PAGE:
Cradle cap is just one type of rash that your little one might develop, but it has a few distinguishing features. First, cradle cap often creates small patches of crusty skin that feel hard and rough to the touch. These patches may be raised from your baby’s body in little clumps. And, of course, cradle cap is most likely to form on your baby’s head, face, and neck.
Other skin conditions, like dry skin or eczema, are different from cradle cap is several ways. Both dry skin and eczema typically result in dry, flaky skin that will rub off easily. Cradle cap, on the other hand, is characterized by a buildup of dead skin cells that are stuck to your little one’s skin.
In addition, dry skin and eczema are more likely to be found anywhere on your baby’s body, as opposed to just their head, neck, and face. Finally, cradle cap will feel slightly oily, although rough at the same time, whereas dry skin and eczema will ordinarily feel tender and dry.
What Causes Cradle Cap?
According to the American Academy of Family Physicians (AAFP), about 10 percent of baby boys and 9.5 percent of baby girls develop cradle cap. And although the condition is more or less common, little is definitively known about what exactly causes cradle cap. This is one reason it may be hard to treat or prevent.
Still, there are a number of factors that doctors believe could contribute to your little one developing the condition.
One popular theory holds that the baby’s sebaceous glands (the ones that produce skin oil) aren’t working at full strength yet because of mommy’s hormones (from gestation and nursing).
But don’t feel bad. As we said, cradle cap is extremely common, and it’s not your fault. Your baby’s glands’ overactivity, which happens as a result of your hormones, leads to an excess of oil. When that oil is present, dead skin cells that should be shed off naturally get caught in the oil and, as a result, form clumps.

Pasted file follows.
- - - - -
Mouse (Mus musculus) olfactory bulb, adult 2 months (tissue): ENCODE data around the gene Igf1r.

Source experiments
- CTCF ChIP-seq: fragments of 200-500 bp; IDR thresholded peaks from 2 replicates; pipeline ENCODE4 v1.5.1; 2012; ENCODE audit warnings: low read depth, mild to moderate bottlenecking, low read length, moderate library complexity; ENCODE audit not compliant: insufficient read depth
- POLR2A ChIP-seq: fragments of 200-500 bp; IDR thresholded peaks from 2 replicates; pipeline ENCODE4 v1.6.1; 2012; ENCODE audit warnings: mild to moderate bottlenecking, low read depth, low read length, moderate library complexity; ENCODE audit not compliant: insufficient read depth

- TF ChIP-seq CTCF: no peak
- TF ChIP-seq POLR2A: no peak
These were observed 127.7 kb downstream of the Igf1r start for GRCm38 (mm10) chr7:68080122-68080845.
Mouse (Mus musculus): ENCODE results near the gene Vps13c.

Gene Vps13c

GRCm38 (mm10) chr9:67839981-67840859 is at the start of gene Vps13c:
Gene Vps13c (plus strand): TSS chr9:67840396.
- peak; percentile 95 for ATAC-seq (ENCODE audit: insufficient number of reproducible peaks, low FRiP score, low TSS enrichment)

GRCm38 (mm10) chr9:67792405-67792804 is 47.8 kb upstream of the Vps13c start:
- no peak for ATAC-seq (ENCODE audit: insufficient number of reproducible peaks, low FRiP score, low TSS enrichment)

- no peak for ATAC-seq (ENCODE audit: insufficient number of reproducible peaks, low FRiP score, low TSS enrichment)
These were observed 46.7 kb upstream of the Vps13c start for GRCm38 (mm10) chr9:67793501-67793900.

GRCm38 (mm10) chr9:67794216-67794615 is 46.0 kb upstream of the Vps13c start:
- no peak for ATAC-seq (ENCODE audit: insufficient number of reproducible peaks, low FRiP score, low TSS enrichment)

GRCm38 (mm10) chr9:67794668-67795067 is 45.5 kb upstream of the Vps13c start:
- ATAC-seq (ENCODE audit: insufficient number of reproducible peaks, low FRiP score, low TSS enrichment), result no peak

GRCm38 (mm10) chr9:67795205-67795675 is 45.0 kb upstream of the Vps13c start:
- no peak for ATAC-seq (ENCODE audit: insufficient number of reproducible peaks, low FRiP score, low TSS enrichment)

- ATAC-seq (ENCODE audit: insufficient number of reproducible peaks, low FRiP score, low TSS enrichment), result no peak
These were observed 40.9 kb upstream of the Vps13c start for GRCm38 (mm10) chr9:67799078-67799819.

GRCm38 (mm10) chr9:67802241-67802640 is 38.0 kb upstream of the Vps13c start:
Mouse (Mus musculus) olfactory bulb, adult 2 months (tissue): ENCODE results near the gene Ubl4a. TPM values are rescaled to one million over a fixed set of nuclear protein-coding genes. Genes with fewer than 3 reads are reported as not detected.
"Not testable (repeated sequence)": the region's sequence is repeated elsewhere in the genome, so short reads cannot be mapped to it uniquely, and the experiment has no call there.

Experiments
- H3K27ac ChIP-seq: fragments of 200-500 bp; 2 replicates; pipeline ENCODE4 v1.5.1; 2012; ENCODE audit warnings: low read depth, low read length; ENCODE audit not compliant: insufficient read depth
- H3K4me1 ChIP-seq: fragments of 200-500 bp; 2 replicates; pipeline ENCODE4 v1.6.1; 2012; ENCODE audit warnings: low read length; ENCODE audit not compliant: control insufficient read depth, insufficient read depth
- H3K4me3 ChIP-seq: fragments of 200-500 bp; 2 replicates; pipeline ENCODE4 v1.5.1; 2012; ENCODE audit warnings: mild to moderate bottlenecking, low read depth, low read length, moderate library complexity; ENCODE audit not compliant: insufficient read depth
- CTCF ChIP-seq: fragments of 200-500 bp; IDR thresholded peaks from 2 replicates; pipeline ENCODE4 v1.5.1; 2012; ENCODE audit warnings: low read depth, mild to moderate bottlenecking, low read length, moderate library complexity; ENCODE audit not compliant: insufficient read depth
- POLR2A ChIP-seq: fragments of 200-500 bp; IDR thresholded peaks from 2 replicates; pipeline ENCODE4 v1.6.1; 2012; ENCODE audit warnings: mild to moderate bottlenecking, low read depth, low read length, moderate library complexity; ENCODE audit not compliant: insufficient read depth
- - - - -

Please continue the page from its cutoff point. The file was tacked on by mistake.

Doctors believe that the glands sometimes work harder because of the influence of the mother’s hormones that are still present in your baby’s body even after they leave the womb.
That’s just a theory, though. As logical as it sounds, don’t let it change your nursing habits. Your baby’s body will get used to the new environment (hormones included) during the first twelve months of his life.
A second theory holds that Malassezia, a specific strain of yeast, is the cause of cradle cap. When Malassezia colonizes on the surface of your baby’s skin, redness and inflammation form as your baby’s body fights off the yeast. This may lead to a buildup of sebum and dead skin cells—otherwise known as cradle cap.
Sometimes — though very rarely — generalized cradle cap may be linked to immunodeficiency. Immunodeficiency in your baby is the failure of the immune system to protect your little one’s body from infection. This is due to either the absence or insufficiency of some component process or substance.
If this is the case, there will be other symptoms in addition to just cradle cap, and your doctor can diagnose and treat your child.
A third possibility is that cradle cap is the result of a fungal infection. While additional research is needed, some medical professionals believe cradle cap may be related to other fungal skin conditions, like athlete's foot.
Whatever the true cause of cradle cap may be, doctors know for sure that it is not caused by poor hygiene, an allergic reaction, or a bacterial infection.
We also know that it’s a normal condition and absolutely nothing to worry about. One study performed in Australia found that as many as 10 percent of children under five years old have cradle cap at any given time! That’s quite a bit, but the condition normally goes away in about a week with proper treatment.
Are There Any Tests For Cradle Cap?
Unfortunately, no. But if you visit a doctor, she will be able to diagnose cradle cap just by looking at your baby’s skin. And that can be relieving during the high-stress days of early parenthood.
Remember, cradle cap is mostly harmless and usually clears up on its own. Often, it goes away by baby’s first birthday, but in some children, it may not clear up until they are between two and four years old.
Still, there are a number of methods you can safely try to aid in the removal of cradle cap at home. Just keep in mind that when dealing with your baby’s delicate skin, it is always important to be careful with the products you use, choosing those that are natural and safe.
What Are The Best Ways To Prevent & Treat Cradle Cap?
1) Bathe Your Baby No More Than Once Per Day
It may be tempting to think that bathing your baby more often will help get rid of cradle cap. However, the opposite is true! Bathing your baby too frequently can dry out their skin, which will cause their sebaceous glands to release excess oil — which may be the reason behind your baby’s cradle cap to begin with!